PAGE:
Love Gone Wrong, Then Right Again: Male/Female Dynamics in the Bahram Gur-Slave Girl Story.

UNCG Author/Contributor (non-UNCG co-authors, if there are any, appear on document)
Alyssa Gabbay, Assistant Professor (Creator)
The University of North Carolina at Greensboro (UNCG )
Web Site:

Abstract: This article examines male/female dynamics in three versions of the classical story of the Sassanian prince Bahram Gur and his lyre-playing slave girl: that of the Shahnama of Firdawsi, the Haft Paykar of Nizami Ganjavi, and the Hasht Bihisht of Amir Khusraw. It argues that each version provides progressively more positive depictions of intergender dynamics, ones that are contingent upon more egalitarian understandings of the male/female dichotomy. The later authors destabilize the categories of “male” and “female,” equalizing and even uniting the dichotomous pairs, so that men and women draw nearer to each other in qualities rather than remaining in their usual polarized positions. In the Hasht Bihisht, moreover, we witness a reversal of hierarchies in which traditionally feminine qualities receive preference over masculine virtues—an act that suggests fresh possibilities for harmonious interactions between the sexes.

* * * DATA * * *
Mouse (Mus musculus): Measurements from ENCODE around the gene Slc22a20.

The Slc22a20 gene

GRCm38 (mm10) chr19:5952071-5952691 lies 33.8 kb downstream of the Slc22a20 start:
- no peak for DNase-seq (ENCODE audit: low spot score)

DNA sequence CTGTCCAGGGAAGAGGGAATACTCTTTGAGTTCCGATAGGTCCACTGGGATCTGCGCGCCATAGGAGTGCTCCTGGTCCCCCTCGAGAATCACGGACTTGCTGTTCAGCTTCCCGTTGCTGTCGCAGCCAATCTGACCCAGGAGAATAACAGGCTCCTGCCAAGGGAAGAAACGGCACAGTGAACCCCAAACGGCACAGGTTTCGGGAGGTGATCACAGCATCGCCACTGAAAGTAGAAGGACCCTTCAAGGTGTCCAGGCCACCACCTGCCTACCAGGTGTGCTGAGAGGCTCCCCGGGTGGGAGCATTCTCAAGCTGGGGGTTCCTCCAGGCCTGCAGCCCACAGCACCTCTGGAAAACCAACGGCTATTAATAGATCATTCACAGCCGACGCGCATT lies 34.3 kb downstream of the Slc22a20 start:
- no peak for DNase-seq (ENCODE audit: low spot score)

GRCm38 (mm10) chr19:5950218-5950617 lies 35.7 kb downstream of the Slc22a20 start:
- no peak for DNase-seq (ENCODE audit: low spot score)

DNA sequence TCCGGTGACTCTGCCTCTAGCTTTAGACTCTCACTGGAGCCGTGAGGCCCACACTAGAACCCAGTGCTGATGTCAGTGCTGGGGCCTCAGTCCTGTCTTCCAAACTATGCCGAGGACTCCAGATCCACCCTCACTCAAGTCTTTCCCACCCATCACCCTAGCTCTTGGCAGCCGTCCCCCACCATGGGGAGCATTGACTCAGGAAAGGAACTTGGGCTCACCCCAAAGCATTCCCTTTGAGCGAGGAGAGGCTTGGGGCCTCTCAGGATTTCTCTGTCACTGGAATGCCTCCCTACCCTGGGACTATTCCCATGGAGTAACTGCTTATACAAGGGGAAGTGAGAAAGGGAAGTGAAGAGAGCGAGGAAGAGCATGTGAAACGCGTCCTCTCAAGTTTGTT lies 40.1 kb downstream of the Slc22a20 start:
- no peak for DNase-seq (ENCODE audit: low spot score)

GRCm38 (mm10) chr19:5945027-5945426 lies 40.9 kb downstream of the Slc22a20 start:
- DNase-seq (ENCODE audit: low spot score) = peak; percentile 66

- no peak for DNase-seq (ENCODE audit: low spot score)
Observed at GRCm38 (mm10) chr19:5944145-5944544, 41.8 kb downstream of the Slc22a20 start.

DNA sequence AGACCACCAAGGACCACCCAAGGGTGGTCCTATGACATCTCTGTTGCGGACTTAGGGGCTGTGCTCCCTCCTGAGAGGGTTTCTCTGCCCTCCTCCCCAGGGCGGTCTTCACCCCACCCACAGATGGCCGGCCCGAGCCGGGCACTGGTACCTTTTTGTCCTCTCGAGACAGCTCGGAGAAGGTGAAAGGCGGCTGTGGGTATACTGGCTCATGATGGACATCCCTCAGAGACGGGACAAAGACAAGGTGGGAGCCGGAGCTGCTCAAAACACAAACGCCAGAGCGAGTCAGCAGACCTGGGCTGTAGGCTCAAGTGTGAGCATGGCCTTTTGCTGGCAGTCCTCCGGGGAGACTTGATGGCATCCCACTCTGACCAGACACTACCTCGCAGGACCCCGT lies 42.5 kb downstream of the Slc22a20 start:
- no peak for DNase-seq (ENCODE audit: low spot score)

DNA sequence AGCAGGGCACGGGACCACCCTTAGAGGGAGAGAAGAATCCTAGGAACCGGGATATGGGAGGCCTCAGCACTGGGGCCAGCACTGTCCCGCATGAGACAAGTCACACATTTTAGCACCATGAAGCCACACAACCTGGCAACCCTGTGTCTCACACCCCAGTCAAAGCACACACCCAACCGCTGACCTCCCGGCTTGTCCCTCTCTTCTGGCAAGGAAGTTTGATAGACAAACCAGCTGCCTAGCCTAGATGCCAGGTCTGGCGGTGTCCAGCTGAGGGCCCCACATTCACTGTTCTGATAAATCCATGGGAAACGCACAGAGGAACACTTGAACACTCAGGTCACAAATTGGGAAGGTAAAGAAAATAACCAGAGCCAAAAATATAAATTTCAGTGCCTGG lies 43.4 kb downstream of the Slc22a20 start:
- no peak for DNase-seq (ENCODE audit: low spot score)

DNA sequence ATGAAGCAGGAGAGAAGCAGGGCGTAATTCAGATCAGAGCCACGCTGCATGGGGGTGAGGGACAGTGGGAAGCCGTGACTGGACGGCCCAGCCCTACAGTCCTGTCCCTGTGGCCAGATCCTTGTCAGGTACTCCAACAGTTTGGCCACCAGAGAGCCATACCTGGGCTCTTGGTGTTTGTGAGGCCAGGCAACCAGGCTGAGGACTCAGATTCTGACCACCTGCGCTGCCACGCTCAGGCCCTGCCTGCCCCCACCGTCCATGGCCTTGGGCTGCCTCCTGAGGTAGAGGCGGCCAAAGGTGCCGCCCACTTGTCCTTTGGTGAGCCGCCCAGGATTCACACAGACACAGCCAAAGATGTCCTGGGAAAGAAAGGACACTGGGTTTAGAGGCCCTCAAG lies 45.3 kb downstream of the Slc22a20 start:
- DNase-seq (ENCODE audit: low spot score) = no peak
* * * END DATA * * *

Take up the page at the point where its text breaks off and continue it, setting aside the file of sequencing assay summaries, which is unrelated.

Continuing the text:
Additional Information

Language: English
Date: 2009
Islamic studies, gender studies, male/female dynamics, gender identity, Islamic literature, intergender dynamics, Hasht Bihisht, Amir Khusraw

Email this document to